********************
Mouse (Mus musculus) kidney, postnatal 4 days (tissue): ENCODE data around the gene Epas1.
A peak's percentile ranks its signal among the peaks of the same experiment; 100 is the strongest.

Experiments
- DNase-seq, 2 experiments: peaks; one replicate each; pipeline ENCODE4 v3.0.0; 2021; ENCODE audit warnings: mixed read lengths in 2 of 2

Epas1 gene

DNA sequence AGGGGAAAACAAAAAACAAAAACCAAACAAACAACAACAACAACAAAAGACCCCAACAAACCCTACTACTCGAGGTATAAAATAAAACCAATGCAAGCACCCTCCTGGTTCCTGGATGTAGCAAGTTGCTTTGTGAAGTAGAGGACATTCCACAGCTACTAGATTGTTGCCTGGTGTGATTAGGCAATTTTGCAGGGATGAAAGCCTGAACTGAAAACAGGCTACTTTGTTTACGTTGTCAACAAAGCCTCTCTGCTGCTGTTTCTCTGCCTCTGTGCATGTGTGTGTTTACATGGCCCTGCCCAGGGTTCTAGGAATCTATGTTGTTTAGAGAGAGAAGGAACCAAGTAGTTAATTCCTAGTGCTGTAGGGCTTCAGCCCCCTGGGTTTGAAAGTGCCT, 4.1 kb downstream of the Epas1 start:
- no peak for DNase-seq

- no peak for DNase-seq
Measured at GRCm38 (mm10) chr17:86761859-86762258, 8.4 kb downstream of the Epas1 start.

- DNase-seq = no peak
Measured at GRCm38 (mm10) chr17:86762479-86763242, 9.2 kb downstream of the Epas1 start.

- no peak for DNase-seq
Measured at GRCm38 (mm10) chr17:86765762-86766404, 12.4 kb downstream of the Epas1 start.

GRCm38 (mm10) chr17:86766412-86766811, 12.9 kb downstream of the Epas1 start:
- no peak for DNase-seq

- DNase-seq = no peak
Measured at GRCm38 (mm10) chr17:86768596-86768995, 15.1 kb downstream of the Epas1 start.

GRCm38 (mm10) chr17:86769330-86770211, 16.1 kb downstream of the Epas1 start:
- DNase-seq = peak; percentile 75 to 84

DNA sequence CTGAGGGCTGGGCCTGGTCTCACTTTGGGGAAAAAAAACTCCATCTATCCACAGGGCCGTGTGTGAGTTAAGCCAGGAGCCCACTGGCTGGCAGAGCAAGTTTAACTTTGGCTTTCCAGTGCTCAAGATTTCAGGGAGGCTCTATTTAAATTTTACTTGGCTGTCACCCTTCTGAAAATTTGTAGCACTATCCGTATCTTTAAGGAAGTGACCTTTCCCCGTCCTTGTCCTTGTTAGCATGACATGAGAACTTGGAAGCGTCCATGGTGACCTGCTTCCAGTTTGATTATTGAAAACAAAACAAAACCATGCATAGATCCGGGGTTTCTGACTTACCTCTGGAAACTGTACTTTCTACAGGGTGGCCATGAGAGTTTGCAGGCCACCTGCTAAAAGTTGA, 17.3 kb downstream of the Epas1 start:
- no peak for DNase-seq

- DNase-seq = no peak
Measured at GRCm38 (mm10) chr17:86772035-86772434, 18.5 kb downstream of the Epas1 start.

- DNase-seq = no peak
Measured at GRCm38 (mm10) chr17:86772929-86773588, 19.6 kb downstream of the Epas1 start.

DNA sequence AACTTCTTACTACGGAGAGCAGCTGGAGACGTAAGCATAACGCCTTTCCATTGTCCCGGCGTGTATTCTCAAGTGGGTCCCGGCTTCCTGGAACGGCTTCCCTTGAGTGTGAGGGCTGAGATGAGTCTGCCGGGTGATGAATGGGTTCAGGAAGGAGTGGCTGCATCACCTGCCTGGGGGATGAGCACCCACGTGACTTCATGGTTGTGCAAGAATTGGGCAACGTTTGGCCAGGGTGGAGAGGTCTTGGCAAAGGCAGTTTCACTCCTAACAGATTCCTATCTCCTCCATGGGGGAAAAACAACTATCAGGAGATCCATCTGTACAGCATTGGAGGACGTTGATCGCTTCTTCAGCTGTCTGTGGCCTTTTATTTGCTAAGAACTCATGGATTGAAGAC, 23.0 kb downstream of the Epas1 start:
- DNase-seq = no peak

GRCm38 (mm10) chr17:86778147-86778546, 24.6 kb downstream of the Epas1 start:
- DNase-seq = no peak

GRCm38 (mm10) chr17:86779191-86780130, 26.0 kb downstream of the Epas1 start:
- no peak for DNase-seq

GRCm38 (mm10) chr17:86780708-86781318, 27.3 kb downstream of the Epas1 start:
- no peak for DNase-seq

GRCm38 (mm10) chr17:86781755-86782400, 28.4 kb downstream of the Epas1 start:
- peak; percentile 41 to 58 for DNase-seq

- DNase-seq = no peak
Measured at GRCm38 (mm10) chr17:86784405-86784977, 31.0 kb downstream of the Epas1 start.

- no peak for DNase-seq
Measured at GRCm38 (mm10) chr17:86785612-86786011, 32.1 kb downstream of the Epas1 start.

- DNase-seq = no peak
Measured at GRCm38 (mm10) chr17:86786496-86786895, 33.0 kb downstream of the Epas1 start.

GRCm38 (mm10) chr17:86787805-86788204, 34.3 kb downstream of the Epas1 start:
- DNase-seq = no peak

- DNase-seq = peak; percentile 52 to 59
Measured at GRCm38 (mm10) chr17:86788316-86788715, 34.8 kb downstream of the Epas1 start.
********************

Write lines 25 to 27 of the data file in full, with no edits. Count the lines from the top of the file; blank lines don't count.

Measured at GRCm38 (mm10) chr17:86772929-86773588, 19.6 kb downstream of the Epas1 start.

DNA sequence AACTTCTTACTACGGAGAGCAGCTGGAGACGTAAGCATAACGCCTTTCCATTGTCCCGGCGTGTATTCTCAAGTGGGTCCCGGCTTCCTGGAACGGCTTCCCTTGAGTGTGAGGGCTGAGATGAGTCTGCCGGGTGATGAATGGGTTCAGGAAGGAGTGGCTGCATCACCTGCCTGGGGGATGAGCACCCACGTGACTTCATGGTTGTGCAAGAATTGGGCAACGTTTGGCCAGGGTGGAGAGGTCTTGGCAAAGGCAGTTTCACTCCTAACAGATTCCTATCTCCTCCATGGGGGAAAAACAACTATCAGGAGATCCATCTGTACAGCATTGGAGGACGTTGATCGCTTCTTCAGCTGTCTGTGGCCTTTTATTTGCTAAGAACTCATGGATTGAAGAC, 23.0 kb downstream of the Epas1 start:
- DNase-seq = no peak